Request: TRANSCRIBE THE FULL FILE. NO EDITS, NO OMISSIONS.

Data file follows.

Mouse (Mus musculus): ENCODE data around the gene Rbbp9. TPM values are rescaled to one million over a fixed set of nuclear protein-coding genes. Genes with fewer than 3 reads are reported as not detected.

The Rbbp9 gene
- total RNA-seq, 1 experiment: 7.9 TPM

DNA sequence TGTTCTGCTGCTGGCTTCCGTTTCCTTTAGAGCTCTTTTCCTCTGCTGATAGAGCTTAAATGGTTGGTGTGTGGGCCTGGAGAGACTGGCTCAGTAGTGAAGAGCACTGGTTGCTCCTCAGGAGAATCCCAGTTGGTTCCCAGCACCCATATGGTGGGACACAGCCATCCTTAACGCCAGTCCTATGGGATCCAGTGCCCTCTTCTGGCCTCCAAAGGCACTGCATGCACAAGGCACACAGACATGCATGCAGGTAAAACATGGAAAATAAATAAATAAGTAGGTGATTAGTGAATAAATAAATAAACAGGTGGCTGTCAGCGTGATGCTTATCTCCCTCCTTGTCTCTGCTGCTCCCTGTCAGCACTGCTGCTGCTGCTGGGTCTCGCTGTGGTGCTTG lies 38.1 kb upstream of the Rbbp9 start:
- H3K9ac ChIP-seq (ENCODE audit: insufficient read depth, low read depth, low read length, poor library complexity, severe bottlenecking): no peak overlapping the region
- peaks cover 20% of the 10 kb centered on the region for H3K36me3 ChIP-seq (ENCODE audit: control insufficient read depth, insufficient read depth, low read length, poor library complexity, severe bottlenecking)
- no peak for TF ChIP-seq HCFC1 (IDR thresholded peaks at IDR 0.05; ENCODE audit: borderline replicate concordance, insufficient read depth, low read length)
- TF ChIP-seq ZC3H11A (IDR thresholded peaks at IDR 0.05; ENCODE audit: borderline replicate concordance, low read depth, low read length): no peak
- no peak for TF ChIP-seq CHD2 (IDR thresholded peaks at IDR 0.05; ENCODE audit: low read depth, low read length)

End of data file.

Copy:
Mouse (Mus musculus): ENCODE data around the gene Rbbp9. TPM values are rescaled to one million over a fixed set of nuclear protein-coding genes. Genes with fewer than 3 reads are reported as not detected.

The Rbbp9 gene
- total RNA-seq, 1 experiment: 7.9 TPM

DNA sequence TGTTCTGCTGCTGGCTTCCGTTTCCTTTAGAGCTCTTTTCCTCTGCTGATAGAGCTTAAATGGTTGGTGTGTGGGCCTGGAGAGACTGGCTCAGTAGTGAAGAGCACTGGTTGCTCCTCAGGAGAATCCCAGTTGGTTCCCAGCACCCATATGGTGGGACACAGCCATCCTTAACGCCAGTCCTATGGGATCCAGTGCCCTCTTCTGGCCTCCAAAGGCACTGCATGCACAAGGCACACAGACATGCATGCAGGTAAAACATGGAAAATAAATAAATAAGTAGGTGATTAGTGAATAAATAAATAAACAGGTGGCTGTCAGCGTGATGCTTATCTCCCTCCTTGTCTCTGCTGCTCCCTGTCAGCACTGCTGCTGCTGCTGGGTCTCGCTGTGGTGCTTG lies 38.1 kb upstream of the Rbbp9 start:
- H3K9ac ChIP-seq (ENCODE audit: insufficient read depth, low read depth, low read length, poor library complexity, severe bottlenecking): no peak overlapping the region
- peaks cover 20% of the 10 kb centered on the region for H3K36me3 ChIP-seq (ENCODE audit: control insufficient read depth, insufficient read depth, low read length, poor library complexity, severe bottlenecking)
- no peak for TF ChIP-seq HCFC1 (IDR thresholded peaks at IDR 0.05; ENCODE audit: borderline replicate concordance, insufficient read depth, low read length)
- TF ChIP-seq ZC3H11A (IDR thresholded peaks at IDR 0.05; ENCODE audit: borderline replicate concordance, low read depth, low read length): no peak
- no peak for TF ChIP-seq CHD2 (IDR thresholded peaks at IDR 0.05; ENCODE audit: low read depth, low read length)